Not that I am a complete misanthrope. Margaret Mead said the first sign of civilization in ancient culture was a leg bone that had been broken and healed. She says that doesn’t happen in the animal kingdom. I don’t know. I think it may be more complicated than that. I am not convinced compassion makes us unique either. I don’t think we are the only species continually balancing compassion and self-preservation.

At any rate, there’s no run in the north of England this year. There’s only this new beginning. Dusting myself off and not asking myself what I did to deserve this little break-down. Mental illness. No asking what I did to bring it on. What I didn’t do to avoid it. It happens. There is no returning to the way things were. Things will be different. We heal imperfectly. But we heal. If we let go of our previous ideas of ourselves. And remember that imperfection is part of our charm.

Just look at the crooked trees that are so interesting.

The pine tree’s branches
wither with a new rung’s growth
mycorrhizal networks weave
and redirect through hairy
systems laced like spiders’ silk

Or – What Writing Isn’t to Me


My ex-husband used to call my writing a hobby. I had a Ph.D. in Creative Writing, and five traditionally published books at the time. I’d been vetted to become a member of the Norwegian Authors’ Union. I read my work at international festivals and translated and collaborated with great writers*.

But it didn’t pay the bills. So: Hobby, he said.

Last year I decided that I am not even going to try to write to pay the bills. I made that decision at the same time I decided to focus much more of my energy on writing and bookmaking.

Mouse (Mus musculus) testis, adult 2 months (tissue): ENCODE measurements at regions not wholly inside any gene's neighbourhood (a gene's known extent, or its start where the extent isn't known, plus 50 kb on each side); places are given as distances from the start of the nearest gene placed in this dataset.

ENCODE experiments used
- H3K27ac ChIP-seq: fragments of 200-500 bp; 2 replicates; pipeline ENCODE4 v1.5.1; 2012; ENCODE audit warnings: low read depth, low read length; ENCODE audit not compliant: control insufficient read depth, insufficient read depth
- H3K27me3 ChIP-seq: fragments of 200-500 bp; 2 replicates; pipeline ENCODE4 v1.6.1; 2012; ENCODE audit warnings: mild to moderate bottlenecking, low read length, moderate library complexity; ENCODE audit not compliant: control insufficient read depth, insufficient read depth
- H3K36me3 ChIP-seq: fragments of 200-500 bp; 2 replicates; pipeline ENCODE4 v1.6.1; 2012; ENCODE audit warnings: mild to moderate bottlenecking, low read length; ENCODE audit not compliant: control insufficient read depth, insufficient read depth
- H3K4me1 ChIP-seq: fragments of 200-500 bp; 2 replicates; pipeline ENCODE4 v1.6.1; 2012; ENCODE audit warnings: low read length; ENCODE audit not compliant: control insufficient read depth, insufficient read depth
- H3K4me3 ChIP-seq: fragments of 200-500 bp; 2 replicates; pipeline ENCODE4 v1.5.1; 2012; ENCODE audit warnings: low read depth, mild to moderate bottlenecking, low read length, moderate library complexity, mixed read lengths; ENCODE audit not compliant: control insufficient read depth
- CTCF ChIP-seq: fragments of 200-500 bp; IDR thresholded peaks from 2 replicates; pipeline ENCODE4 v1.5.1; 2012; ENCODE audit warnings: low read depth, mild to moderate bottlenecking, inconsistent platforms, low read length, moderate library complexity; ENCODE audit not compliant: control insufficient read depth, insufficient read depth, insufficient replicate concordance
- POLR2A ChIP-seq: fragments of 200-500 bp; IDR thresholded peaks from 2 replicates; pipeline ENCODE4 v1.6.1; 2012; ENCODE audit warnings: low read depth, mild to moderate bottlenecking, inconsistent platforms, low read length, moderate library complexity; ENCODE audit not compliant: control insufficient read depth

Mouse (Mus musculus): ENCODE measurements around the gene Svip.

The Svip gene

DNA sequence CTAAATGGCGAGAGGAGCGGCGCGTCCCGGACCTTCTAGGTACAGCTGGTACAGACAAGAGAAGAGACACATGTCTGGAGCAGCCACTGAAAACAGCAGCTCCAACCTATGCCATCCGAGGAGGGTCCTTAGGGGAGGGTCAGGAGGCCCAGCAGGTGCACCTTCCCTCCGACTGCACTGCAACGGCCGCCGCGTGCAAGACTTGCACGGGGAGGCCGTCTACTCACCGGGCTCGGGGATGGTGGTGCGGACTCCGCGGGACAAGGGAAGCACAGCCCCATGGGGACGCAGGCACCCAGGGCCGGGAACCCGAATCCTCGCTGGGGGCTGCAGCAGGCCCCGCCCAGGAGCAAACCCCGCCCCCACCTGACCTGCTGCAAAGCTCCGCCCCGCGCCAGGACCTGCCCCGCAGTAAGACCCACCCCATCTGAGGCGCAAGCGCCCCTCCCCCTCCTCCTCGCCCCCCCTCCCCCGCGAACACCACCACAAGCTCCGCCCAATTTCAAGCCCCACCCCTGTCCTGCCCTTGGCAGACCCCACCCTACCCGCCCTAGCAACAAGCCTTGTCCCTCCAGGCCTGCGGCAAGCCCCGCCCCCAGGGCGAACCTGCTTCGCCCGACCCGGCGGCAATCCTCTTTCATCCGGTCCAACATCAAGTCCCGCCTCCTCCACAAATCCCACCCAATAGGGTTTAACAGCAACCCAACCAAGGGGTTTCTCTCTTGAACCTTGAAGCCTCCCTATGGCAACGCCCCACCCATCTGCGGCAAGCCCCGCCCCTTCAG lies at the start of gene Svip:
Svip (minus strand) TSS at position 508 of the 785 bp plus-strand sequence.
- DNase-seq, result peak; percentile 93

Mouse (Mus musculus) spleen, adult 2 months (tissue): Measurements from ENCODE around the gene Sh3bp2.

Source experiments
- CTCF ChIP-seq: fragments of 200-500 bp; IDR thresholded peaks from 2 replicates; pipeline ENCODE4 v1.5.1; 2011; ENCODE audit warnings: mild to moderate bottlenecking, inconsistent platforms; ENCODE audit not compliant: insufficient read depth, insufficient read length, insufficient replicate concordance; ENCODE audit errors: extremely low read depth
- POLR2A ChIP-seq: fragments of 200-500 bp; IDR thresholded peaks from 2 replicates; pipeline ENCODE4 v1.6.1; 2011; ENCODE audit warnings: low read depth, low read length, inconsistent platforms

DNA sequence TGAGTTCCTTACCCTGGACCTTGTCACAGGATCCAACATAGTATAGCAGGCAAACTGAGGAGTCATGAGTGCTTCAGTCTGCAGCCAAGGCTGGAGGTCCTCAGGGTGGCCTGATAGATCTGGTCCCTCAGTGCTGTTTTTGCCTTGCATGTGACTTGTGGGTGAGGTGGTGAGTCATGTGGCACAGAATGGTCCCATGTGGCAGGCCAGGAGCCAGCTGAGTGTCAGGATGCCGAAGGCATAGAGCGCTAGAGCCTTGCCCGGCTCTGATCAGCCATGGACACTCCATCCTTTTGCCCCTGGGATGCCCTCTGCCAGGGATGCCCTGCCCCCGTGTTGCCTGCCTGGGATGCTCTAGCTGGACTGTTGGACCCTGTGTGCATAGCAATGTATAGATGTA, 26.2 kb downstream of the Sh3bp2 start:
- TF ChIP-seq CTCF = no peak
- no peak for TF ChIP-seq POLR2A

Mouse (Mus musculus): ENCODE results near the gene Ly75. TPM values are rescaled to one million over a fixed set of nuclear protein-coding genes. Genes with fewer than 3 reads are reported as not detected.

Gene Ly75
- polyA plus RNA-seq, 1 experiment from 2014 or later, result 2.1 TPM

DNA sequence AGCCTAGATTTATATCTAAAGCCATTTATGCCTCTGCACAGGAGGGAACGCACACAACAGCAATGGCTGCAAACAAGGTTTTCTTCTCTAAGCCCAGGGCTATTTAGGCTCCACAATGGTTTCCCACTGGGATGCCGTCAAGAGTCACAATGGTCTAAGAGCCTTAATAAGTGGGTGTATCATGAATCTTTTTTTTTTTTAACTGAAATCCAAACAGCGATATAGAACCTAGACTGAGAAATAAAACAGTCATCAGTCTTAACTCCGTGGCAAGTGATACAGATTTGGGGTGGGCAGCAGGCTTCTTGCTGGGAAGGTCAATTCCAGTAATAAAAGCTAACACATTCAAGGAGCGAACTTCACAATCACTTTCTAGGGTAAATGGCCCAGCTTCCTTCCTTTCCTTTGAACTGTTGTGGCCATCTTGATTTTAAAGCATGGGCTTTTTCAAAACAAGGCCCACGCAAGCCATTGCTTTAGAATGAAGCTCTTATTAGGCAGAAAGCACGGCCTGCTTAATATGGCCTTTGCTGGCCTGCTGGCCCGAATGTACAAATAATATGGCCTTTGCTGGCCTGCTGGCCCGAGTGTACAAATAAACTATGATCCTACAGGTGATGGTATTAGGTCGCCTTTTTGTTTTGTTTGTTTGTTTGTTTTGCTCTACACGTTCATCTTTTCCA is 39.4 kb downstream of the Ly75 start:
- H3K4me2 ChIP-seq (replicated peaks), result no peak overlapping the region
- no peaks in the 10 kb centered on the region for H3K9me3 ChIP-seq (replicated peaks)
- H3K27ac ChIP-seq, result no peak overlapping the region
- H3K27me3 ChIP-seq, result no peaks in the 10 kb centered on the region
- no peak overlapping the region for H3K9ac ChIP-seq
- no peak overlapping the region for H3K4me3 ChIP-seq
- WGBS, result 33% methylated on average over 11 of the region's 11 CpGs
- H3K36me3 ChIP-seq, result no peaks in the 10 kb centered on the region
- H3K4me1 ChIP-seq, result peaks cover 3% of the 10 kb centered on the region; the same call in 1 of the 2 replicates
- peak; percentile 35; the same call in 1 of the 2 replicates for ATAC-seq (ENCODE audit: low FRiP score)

But yeah, still feeling caustic when I hear someone talk about my “hobby”.

I’m not the kind of person comfortable with saying things like: I write because it is who I am. I honestly believe writing is a doing thing, not a being thing. It’s a very metaphysical argument, so no worries, I’m not out to convince anyone to see it my way. It’s just what I believe.

And I would not die if I didn’t write. I have more than a passing acquaintance with mental disorders and I take that phrase quite seriously: I would die. I seriously doubt I would die. I’ve other ways to express myself if that’s the crux of this expression. I can shout a lot of curse words. Or at least a choice few over and over.

And I giggle.

I know that writing can make things better, and it can also make things much worse. The reformist and orator Dorothea Lynde Dix wrote in her diary rather cryptically that she knew she shouldn’t write poetry because it would be the end of her. I am paraphrasing wildly here, but you get the gist. As a mature woman, she limited herself to letter-writing and to the genre she helped establish: oration.

I may be projecting, but I believe I recognize Dix’s fear. Poetry can be like alcohol. Like an opiate. So, yeah, I get it: I would die. But, no. Poetry, and writing in general, is a tool I can utilize — with great care — for my mental health. But it is not a cure.